The colorful and cunning octopus is a master of disguise. By flexing and relaxing muscles underneath its skin, this cephalopod activates color-changing sacs full of pigment, called chromatophores, to change its appearance very quickly. These sacs can change the strange-looking deep sea denizens from black to brown, orange, red, or yellow. One scientist documented an octopus changing the color of its skin 177 times within an hour.
An octopus changes its color to hide from predators. They also can change the texture of their skin, manipulating papillae to create everything from small bumps to tall spikes, to match the texture of rocks, corals, and other marine objects.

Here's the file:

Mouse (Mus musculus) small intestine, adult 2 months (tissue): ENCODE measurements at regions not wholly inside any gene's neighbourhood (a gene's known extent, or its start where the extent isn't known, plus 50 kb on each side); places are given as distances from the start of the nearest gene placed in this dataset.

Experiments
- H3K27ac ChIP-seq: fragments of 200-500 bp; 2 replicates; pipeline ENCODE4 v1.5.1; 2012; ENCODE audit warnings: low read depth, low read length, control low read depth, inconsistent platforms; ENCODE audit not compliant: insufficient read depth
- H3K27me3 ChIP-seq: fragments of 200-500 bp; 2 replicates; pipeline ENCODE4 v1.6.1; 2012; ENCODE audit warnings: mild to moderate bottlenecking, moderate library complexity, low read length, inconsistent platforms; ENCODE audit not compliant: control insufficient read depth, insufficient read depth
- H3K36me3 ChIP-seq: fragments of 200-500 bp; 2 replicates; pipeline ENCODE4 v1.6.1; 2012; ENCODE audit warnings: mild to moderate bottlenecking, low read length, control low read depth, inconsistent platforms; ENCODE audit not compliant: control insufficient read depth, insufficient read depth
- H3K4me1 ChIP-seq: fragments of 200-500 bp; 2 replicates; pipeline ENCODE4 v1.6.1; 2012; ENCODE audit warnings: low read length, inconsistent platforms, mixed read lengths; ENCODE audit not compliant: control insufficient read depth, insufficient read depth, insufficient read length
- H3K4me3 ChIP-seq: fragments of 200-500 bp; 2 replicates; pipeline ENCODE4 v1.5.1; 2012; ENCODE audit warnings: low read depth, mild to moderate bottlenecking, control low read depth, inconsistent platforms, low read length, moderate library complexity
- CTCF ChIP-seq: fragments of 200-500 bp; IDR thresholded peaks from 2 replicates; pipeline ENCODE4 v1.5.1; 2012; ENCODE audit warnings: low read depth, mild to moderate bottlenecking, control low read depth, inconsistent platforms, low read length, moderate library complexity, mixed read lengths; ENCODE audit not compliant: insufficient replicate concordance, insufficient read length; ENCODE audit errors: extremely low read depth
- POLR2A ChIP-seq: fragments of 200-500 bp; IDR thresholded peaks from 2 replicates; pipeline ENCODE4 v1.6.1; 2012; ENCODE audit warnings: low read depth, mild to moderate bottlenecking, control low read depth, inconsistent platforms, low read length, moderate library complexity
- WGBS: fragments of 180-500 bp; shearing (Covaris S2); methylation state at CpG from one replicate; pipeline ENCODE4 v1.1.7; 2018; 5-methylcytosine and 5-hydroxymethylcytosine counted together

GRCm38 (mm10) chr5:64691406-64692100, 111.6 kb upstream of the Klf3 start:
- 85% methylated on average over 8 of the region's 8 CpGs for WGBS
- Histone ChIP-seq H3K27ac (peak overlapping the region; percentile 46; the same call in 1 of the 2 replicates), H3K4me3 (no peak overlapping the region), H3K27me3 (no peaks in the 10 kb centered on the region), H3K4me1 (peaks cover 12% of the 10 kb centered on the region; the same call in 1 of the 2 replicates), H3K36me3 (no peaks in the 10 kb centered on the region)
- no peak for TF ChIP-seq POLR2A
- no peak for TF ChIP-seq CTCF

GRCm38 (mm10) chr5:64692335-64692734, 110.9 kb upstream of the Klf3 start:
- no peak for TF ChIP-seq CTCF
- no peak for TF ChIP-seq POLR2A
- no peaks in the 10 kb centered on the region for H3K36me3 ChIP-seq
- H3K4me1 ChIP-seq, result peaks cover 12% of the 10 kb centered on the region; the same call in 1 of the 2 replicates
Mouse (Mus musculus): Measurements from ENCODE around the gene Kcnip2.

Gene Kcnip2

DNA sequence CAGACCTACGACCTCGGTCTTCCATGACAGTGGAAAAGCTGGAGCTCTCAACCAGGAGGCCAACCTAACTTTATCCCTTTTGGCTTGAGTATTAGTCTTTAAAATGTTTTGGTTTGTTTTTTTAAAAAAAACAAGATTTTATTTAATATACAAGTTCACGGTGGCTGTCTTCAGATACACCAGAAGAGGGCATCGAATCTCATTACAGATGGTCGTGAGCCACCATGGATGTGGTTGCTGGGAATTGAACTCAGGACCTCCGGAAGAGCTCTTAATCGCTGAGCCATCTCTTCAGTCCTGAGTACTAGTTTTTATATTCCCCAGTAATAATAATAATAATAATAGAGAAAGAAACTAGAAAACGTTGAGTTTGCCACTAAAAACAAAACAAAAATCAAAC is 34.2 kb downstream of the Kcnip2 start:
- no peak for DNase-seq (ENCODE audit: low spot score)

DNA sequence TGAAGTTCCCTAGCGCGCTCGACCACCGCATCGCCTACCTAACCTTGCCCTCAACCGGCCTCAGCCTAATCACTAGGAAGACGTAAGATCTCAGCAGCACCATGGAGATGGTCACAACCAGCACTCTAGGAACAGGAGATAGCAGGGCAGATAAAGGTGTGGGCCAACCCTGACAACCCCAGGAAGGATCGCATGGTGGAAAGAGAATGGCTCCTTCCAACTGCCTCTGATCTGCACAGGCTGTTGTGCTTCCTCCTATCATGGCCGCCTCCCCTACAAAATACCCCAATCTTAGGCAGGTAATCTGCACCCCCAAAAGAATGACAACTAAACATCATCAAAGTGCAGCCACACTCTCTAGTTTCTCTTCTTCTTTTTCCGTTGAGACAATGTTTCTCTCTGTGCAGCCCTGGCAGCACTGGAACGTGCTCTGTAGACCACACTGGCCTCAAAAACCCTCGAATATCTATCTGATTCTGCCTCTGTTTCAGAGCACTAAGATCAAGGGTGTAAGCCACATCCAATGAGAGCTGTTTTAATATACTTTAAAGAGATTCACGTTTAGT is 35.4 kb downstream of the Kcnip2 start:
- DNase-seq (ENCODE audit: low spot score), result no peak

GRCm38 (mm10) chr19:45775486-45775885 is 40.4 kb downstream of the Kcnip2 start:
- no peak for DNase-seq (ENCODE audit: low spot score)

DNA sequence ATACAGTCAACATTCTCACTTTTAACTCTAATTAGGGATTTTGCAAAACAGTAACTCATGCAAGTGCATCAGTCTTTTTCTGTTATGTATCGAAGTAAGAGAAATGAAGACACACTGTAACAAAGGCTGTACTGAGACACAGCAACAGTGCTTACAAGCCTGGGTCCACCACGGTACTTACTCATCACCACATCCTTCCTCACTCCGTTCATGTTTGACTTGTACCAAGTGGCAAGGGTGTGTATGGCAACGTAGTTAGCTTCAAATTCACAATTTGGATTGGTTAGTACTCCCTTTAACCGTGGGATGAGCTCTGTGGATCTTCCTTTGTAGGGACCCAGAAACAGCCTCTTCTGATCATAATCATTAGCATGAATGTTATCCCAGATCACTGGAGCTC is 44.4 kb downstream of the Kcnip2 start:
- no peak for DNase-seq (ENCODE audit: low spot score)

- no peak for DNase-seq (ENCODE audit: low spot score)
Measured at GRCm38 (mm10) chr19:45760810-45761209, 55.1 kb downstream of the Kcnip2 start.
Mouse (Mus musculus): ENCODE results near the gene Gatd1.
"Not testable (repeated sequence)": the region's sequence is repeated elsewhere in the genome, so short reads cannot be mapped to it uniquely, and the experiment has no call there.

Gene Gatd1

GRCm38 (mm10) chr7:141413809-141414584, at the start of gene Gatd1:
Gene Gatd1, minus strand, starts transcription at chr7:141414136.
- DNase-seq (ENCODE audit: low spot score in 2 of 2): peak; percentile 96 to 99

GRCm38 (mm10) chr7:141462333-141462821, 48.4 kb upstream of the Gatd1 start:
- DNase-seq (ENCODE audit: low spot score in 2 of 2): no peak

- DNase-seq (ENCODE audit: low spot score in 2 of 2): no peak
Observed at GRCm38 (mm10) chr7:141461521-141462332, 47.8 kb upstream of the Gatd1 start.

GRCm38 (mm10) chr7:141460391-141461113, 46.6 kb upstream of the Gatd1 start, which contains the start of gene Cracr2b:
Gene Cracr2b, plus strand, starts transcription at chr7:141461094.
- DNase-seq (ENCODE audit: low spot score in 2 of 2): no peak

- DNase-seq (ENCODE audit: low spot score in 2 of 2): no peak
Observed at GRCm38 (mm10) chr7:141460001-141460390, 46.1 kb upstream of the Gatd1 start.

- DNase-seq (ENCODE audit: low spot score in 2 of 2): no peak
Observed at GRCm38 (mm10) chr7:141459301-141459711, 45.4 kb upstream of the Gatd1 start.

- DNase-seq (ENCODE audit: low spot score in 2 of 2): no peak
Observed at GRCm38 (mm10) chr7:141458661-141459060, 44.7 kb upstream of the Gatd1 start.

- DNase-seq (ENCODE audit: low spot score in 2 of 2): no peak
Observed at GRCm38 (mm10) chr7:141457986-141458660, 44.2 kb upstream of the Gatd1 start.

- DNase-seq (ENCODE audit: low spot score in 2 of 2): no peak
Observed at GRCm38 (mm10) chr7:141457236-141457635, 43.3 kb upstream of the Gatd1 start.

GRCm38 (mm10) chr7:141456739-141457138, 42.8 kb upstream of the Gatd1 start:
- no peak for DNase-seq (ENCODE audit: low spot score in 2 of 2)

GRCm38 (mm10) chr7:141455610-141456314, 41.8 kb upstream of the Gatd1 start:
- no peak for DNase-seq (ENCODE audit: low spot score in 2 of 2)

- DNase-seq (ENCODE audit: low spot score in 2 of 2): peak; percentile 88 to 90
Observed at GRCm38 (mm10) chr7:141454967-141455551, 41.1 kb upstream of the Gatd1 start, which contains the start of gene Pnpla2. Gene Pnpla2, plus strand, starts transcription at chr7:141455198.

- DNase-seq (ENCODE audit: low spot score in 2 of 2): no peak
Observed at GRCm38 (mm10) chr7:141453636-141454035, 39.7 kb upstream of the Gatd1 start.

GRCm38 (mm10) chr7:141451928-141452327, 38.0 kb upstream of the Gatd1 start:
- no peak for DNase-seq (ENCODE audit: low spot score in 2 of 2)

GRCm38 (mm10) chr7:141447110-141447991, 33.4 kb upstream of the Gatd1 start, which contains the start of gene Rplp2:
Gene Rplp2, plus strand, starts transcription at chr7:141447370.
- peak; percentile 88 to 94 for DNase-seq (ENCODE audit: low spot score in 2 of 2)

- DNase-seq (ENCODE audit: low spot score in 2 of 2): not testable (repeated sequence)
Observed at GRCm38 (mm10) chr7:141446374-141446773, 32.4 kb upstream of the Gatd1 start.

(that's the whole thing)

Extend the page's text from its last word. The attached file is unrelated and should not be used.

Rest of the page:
Eight arms and three hearts:
- Octopuses sometimes deliberately sever an arm in order to distract a predator long enough to get away. Like a starfish, the arm will grow back.
- Octopuses are able to close off a severed artery to reduce blood loss. Their blood is blue, not red, thanks to a copper content (instead of iron).
- Octopuses have three hearts. The main one stops beating when the animal is swimming, so it can't swim very far before tiring. They prefer to walk along the ocean floor.